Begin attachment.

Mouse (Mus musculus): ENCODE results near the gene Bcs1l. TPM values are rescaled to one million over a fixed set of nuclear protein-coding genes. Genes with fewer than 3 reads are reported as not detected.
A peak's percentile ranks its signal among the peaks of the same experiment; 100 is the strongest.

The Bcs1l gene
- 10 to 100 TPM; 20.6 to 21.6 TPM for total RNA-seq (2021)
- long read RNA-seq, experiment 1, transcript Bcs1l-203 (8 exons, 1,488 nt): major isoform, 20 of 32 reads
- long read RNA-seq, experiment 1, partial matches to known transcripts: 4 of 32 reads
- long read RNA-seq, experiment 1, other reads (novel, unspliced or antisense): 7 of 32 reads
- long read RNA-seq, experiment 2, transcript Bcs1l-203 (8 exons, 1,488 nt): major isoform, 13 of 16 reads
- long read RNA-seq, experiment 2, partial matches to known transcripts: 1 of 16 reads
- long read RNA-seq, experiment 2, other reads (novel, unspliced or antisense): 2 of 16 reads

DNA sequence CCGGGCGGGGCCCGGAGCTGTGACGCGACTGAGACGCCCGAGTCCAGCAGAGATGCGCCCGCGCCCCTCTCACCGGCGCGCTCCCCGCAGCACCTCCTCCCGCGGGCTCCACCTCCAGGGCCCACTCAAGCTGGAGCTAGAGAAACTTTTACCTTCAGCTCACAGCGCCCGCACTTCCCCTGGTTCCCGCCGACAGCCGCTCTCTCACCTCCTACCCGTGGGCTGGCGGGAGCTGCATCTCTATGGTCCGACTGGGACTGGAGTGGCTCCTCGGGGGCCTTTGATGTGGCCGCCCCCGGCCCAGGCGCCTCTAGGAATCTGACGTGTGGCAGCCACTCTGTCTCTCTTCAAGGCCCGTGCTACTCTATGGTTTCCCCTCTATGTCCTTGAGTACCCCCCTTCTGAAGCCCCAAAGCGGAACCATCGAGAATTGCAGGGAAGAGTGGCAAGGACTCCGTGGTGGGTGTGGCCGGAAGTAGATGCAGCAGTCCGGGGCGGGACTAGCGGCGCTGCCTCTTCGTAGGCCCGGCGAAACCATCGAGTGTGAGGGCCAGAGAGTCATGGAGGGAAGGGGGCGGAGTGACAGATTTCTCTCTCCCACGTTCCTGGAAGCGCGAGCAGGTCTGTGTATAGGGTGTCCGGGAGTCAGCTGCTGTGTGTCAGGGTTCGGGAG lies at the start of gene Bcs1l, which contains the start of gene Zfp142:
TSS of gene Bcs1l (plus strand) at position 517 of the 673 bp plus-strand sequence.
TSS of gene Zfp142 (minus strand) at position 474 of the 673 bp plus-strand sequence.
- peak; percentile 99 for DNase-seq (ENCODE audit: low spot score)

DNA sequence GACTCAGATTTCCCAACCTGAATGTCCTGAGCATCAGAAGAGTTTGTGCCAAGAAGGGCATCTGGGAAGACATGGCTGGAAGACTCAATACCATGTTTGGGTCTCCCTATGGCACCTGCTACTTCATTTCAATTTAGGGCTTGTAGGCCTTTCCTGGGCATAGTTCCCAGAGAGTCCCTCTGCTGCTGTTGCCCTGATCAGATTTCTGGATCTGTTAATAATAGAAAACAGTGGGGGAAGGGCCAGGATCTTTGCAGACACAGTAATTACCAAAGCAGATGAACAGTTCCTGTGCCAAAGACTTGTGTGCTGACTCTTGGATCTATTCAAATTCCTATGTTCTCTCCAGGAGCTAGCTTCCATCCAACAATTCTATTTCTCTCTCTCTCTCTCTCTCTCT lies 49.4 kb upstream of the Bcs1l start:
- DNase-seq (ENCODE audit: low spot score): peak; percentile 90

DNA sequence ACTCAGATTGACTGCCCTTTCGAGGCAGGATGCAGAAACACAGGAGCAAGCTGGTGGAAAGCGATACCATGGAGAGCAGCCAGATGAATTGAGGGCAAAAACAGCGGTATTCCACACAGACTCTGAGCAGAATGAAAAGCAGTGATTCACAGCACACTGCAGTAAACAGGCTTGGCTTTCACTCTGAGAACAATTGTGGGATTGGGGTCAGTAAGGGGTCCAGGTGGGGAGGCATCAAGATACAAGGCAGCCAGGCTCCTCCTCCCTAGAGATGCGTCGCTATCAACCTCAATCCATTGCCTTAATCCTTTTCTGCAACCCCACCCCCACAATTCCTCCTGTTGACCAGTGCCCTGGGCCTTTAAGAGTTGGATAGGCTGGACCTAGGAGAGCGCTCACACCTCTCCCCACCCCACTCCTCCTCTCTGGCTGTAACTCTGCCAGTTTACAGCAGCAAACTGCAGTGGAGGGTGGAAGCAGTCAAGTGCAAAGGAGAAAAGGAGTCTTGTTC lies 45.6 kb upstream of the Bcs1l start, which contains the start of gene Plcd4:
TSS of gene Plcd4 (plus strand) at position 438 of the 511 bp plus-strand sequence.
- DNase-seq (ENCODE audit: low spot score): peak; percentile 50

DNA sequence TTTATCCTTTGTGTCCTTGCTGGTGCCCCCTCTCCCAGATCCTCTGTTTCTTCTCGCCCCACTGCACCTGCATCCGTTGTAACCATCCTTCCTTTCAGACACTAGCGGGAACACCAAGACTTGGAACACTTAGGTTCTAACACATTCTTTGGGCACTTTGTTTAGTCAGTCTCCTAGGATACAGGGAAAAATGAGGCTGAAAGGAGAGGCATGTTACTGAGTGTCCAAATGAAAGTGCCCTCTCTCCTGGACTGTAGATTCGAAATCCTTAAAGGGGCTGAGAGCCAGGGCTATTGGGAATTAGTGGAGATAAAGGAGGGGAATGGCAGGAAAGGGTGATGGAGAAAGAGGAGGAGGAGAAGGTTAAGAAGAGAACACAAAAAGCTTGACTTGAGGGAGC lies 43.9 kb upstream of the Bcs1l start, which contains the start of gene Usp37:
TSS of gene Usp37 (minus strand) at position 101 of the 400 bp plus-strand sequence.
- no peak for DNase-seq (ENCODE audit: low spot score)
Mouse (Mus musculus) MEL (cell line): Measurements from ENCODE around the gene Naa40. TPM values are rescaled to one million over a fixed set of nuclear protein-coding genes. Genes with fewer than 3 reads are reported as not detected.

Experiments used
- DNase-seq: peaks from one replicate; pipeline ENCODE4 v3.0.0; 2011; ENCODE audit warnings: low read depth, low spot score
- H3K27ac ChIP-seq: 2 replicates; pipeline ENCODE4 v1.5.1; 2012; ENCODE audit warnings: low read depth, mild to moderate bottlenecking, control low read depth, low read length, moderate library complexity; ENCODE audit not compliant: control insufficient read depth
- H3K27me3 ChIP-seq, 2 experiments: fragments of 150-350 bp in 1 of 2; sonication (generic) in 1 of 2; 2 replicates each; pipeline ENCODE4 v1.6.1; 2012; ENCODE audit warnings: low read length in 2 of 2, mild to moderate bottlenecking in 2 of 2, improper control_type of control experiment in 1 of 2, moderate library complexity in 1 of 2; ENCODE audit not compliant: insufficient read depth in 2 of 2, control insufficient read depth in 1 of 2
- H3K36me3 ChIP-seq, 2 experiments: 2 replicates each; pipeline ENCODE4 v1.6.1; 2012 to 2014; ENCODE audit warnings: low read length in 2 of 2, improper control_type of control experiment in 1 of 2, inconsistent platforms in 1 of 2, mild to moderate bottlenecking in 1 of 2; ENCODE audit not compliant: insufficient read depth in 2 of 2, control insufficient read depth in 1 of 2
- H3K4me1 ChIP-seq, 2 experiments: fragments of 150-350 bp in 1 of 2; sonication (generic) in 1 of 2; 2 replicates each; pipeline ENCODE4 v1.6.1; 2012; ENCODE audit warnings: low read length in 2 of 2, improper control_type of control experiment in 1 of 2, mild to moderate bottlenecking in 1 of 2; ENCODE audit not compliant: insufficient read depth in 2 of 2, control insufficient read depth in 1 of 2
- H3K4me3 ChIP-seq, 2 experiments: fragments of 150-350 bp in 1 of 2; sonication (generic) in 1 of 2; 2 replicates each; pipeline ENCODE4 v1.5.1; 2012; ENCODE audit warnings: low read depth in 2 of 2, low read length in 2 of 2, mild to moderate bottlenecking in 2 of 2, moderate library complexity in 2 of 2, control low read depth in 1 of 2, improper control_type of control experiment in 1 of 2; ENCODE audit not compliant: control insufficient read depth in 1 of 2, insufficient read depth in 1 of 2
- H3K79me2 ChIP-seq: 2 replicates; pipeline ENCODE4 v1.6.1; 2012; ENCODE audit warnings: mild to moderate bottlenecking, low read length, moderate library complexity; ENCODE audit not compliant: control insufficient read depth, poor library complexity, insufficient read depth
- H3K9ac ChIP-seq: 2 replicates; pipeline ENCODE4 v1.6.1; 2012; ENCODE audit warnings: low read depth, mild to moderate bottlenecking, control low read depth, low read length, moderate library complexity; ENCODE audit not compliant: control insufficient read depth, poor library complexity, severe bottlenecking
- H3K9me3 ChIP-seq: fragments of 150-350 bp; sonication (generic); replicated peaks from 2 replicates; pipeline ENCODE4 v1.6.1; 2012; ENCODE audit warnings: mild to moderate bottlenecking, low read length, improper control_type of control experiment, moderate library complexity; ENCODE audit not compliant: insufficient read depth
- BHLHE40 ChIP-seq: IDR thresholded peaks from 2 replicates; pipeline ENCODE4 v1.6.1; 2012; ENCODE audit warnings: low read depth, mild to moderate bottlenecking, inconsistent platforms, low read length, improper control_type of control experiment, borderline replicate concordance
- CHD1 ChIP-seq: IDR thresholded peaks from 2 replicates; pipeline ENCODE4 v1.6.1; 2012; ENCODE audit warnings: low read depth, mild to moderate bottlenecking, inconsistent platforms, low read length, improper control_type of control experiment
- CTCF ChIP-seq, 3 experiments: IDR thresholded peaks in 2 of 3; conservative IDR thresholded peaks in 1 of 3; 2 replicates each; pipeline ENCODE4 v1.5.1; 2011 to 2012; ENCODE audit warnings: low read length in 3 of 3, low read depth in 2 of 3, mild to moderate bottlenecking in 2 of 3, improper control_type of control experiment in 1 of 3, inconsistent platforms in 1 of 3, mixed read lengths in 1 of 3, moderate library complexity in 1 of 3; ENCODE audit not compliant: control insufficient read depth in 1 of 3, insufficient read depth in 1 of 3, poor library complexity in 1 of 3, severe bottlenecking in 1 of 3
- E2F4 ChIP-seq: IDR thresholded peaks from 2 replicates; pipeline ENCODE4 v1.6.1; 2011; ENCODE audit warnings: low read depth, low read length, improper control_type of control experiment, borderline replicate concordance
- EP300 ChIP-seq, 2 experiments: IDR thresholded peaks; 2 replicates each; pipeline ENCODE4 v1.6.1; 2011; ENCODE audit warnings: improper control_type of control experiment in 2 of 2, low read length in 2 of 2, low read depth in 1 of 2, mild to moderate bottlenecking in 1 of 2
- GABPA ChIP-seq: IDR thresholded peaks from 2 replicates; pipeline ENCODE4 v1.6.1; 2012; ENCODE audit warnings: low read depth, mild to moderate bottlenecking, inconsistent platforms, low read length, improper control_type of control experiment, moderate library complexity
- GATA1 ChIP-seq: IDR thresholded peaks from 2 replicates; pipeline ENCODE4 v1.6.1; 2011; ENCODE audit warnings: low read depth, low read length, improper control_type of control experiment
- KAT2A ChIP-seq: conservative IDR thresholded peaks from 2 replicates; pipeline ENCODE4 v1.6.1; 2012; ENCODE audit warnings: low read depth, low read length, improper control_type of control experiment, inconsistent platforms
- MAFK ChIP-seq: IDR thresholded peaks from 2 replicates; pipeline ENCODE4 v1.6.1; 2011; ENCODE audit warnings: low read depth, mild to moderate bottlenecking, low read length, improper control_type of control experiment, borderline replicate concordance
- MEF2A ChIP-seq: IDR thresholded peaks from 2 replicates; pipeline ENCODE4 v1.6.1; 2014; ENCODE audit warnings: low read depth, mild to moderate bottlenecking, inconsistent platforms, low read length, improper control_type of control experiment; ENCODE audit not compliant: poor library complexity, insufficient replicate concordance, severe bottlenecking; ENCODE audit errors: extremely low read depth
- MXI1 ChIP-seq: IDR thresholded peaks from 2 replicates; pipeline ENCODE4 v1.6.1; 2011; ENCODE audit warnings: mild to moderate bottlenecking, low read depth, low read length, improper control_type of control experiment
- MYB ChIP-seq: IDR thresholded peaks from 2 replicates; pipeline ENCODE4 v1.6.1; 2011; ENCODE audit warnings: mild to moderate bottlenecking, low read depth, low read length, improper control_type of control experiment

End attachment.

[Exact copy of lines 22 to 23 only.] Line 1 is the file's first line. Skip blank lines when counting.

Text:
- no peak for DNase-seq (ENCODE audit: low spot score)
Mouse (Mus musculus) MEL (cell line): Measurements from ENCODE around the gene Naa40. TPM values are rescaled to one million over a fixed set of nuclear protein-coding genes. Genes with fewer than 3 reads are reported as not detected.